Technology key to competitive dry and liquid bulk operations

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It’s no secret that the bulk market has weathered some extremely tough times over the past decade. Apart from a 2009-2010 ‘bounce’ just after the global slump, average growth has stalled or declined all the way through from 2007 to 2015 across multiple dry bulk commodities, including iron ore, coal, grain and minor bulks. Just as in other shipping segments, supply has outpaced demand and the result has been a painful slump in rates, with the Baltic Dry Index (BDI) hitting historic lows. Oil and other liquid bulks have also witnessed huge volatility.
With modest growth since 2015, and more discipline on the supply side through reduced newbuilds and more demolition, the dry bulk industry may be about to turn a corner, said Peter Sands, Chief Shipping Analyst for BIMCO at the Bulk seminars during TOC Europe 2017 in June. But he cautioned that the road to recovery will be long and fraught with hazards, not least the industry’s ability to maintain capacity discipline. “Make no mistake: shipping is global and the world is awash with tonnage,” warned Mr. Sands.
Sustainable freight rates may finally be in sight and 2019 could be a ‘turnaround year’ for dry bulk, predicted Mr. Sands. But 2019 profitability depends on demand growth at 2.4% in 2017 and 2% in 2018 onwards, coupled with net supply growth not exceeding 15 million DWT in 2017 (+1.9%) and being neutral in 2018 onwards.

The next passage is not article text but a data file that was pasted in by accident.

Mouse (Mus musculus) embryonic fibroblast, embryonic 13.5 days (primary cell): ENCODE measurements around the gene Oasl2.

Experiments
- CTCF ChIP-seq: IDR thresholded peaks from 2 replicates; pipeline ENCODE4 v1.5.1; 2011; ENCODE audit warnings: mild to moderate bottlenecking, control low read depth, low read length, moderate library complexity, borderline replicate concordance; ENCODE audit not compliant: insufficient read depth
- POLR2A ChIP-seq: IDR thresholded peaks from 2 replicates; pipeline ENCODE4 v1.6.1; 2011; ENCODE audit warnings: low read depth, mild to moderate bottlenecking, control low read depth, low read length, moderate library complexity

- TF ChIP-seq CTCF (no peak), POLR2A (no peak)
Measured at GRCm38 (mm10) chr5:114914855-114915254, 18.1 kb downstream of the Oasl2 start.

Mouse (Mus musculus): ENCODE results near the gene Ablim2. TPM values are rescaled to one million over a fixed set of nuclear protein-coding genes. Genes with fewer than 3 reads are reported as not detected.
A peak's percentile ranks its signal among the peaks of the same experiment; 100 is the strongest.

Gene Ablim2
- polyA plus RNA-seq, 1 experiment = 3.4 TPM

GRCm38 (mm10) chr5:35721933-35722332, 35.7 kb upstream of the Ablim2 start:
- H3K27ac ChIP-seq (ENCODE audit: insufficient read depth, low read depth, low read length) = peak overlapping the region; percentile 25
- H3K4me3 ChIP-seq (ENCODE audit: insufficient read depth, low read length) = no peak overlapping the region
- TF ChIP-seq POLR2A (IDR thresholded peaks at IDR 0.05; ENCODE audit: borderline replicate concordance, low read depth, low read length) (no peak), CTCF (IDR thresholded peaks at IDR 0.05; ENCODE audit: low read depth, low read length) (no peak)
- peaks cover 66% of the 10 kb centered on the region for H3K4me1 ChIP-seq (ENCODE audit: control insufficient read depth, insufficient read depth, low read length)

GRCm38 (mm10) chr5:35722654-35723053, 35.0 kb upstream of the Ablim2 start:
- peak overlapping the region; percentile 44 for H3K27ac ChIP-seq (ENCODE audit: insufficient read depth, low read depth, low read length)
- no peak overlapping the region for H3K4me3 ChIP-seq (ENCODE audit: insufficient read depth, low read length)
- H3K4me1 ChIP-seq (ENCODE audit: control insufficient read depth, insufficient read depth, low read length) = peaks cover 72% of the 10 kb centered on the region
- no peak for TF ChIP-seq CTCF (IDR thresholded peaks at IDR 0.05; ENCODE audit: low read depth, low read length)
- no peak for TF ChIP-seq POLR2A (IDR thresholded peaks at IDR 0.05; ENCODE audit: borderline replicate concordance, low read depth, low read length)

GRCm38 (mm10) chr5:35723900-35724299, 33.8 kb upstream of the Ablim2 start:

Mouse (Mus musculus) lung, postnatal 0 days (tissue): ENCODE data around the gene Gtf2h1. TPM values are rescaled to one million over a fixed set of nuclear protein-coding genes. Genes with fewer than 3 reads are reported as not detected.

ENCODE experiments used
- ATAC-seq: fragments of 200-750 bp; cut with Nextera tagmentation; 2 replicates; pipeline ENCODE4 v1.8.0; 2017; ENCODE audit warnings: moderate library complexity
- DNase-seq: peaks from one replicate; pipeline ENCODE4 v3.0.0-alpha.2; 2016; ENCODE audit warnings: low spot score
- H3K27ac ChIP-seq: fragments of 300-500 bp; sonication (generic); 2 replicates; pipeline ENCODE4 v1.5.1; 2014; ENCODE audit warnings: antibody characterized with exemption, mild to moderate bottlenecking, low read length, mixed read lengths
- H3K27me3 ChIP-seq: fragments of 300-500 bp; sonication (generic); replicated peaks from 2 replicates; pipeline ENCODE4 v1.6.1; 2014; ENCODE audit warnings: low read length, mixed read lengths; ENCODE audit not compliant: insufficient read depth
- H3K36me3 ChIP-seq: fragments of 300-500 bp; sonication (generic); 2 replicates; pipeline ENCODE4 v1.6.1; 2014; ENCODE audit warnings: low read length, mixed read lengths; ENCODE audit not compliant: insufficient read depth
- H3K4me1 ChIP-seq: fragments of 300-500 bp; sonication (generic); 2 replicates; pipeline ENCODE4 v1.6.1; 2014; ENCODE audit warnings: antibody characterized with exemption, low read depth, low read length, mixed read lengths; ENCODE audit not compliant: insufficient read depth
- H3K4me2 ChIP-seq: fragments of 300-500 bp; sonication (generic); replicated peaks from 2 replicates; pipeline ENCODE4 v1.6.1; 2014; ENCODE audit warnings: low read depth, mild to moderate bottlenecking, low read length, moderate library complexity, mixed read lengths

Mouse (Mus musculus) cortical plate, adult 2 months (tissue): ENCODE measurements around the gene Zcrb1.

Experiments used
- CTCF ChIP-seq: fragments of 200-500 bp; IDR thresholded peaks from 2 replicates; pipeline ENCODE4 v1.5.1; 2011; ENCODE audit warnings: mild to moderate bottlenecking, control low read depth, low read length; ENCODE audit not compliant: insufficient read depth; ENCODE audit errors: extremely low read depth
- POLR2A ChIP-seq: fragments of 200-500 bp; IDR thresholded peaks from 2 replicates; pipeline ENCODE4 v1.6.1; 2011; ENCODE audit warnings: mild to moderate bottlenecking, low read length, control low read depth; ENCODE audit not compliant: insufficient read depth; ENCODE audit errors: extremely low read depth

“2019 will be turnaround year with zero supply growth” - BIMCO, TOC Europe 2017

Looking specifically to the iron ore market, Mr Sands noted that a key trend has been the conversion of very large crude carriers (VLCCs) to very large ore carriers (VLOCs) for the Brazil-China trade. Some 32 new 400,000 DWT ‘Valemax’ carriers are due for delivery in 2018 and 2019 for the same trade, but Mr. Sands did not see this being compensated for by corresponding demolition of converted VLOCs, leading to a potential new glut of capacity.
The Valemax class is named after Brailian mining giant Vale, which developed the vessel concept. Speaking again at this year’s Bulk seminars, Vale’s Ports and Railways Performance Improvement Specialist Giselle Dazi said that “technology, innovation and process” were key to managing the industry through the current low cycle. “Automation, autonomous vehicles, big data, analytics and the Internet of Things could bring us to a new level of competitiveness,” she told delegates.
Existing automation in bulk terminals includes remote and fully automatic operation of stackers, reclaimers, conveyor belts, car dumpers, wagon loaders and vessel loaders and unloaders, said Ms Dazi, with remote control centres controlling operations up to 1,500km away. Autonomous drone ships are under development, most recently by Yara International for containerized fertilizer shipments, while Rio Tinto is deploying autonomous haulage trucks in mining operations and developing driverless trains for iron ore shipment. Underwater drones are also set for use in vessel hull inspections.
But perhaps “the most important commodity of the future” is data, added Ms. Dazi, with IoT, blockchain and big data applications all set to transform current operations. However,s cyber security will be key to successful adoption of new data technologies, covering “data and intellectual property theft, cyber espionage, control of systems and major [cyber] attacks that prevent operations.”

Scenarios for bulk terminal automation. Source: Vale at TOC Europe 2017